There is no way of dancing around this—sanitary pads and tampons are a necessity for half of the world’s population, who on average use them for about a week, twelve times a year, for 30 or more years. Nonetheless, until lately, they have been taxed like any other beauty product or basic good. Now more countries are considering a tax removal, and New Zealand is one of them. Government agency Pharmac has recently announced that a funding application for the sanitary products is being assessed. If approved, it would lead to either a partial or total removal of the current 15 percent GST.
The move has been positively welcomed by NZ charities and is also part of a much wider debate.
Over the past two years, campaigns and petitions demanding the removal of the so-called ‘tampon tax’ have started to pour in a number of countries, marking the birth of a global movement. Under Justin Trudeau, the ever-progressive Canada officially halted sales tax on tampons, pads and menstrual cups, whereas France cut down the tampon tax from 20 percent to 5.5 percent. But, elsewhere, lawmakers have not been as supportive. In 2015, Australia’s states and territories decided to keep the 10 percent GST on sanitary products. In the UK, where the tampon tax had already been reduced to 5 percent in 2000, a removal was recently ruled out.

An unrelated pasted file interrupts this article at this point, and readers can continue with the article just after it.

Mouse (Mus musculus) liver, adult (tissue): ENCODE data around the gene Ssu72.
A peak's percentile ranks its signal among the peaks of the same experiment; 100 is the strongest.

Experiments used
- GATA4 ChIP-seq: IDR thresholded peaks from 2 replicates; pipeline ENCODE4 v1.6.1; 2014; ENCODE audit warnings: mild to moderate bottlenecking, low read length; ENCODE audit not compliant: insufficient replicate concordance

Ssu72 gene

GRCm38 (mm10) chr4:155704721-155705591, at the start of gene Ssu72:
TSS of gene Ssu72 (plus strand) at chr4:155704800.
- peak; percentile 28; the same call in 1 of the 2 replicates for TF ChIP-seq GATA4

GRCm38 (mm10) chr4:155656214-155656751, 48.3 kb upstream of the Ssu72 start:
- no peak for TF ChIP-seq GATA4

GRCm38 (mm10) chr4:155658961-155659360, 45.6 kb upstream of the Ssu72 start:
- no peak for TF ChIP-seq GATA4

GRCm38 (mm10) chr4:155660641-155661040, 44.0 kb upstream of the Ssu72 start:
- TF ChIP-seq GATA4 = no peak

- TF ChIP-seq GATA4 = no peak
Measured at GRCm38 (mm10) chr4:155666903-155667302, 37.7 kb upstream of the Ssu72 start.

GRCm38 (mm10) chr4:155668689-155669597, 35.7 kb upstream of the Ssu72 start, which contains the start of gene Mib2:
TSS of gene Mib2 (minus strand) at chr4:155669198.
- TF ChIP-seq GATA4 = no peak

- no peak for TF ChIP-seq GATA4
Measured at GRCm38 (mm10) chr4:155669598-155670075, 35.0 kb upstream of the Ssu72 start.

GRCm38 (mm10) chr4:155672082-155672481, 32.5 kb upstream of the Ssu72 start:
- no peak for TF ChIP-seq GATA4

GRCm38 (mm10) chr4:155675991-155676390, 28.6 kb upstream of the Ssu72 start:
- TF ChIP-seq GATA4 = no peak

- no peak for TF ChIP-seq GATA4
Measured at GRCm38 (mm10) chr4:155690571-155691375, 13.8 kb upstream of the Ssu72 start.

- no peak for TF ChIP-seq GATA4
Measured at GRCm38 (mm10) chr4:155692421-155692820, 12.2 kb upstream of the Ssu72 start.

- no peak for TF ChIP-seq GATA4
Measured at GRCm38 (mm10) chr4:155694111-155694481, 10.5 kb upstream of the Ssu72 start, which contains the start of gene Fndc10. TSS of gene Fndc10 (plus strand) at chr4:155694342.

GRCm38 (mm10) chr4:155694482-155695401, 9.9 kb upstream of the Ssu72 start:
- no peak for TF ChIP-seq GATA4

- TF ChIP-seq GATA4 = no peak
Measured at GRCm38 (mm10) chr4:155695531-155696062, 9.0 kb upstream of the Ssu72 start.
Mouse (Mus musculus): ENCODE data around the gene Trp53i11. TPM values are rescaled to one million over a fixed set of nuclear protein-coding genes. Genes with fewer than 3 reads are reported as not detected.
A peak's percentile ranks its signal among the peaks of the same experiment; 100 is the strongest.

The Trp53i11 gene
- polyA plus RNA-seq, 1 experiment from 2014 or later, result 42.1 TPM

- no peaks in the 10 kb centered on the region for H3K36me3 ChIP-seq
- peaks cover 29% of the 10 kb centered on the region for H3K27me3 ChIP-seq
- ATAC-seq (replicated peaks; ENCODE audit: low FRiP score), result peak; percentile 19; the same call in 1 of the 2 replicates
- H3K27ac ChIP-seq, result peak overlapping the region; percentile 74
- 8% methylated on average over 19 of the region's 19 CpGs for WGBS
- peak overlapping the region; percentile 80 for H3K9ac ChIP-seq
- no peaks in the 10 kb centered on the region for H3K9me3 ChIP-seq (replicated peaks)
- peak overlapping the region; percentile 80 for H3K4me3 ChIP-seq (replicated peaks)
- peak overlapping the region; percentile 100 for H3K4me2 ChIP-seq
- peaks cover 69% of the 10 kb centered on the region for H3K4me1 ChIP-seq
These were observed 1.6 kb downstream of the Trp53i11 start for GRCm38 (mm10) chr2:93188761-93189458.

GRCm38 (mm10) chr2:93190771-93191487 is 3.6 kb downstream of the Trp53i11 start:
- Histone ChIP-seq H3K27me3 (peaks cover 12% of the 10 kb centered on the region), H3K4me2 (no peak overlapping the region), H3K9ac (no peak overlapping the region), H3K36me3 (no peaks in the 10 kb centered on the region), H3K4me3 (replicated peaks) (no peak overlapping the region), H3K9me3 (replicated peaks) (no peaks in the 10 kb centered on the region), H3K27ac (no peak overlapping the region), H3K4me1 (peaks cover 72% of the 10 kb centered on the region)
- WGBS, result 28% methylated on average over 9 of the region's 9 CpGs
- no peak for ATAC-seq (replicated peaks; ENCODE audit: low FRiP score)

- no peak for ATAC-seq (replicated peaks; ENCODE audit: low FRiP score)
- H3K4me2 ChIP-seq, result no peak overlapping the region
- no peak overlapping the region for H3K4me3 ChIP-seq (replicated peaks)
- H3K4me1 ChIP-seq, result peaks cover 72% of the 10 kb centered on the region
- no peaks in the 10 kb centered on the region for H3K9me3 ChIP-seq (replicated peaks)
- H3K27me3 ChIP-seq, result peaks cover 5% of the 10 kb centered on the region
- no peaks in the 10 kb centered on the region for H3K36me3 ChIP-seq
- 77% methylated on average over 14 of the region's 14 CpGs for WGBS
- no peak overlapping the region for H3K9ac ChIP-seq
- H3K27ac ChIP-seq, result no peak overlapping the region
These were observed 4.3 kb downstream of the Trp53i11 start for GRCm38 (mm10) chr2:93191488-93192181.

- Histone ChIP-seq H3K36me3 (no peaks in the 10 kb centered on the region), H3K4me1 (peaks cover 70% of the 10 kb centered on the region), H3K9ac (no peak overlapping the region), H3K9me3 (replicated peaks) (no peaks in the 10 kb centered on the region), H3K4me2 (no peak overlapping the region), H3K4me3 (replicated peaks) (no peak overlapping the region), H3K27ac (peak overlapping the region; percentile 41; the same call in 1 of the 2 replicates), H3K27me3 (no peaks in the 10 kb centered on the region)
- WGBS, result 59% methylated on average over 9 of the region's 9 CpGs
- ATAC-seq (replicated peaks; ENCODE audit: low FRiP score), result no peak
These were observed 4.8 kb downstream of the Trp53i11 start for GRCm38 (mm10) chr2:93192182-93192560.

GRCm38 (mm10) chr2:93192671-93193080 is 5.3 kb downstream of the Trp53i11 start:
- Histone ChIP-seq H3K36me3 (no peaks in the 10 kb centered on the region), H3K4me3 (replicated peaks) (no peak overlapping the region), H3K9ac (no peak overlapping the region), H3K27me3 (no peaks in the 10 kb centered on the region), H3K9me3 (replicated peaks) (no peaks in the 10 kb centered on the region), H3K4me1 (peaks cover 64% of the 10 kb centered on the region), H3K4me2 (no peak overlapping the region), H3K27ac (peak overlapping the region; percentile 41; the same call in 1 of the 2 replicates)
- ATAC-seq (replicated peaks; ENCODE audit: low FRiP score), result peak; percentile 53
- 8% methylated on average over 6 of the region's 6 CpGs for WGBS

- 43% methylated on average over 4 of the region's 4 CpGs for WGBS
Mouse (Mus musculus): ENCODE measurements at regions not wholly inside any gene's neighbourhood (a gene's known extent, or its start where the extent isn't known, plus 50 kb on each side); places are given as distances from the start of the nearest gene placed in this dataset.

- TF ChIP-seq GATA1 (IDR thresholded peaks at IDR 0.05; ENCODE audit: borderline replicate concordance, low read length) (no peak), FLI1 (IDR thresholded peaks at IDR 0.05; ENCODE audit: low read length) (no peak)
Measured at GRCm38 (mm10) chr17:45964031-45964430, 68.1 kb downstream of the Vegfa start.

As for the European Union, its legislation imposes minimum rates; therefore, a 0 percent taxation cannot be an option. On the opposite, the United States leaves the decision up to its member states. Between 1975 and 2005, only five states (Massachusetts, New Jersey, Pennsylvania, Maryland and Minnesota) dropped the tampon tax, but as the issue gained political traction, more have finally followed suit (Utah, Virginia, California and Michigan to name a few).
Not everyone shares the same level of enthusiasm, and critics have dismissed tax elimination efforts as unimportant. Nonetheless, both supporters and lawmakers see it as a symbolic matter, a way to trigger a debate over gender inequality, and a health issue for those who resort to makeshift means because they can’t afford to pay extra.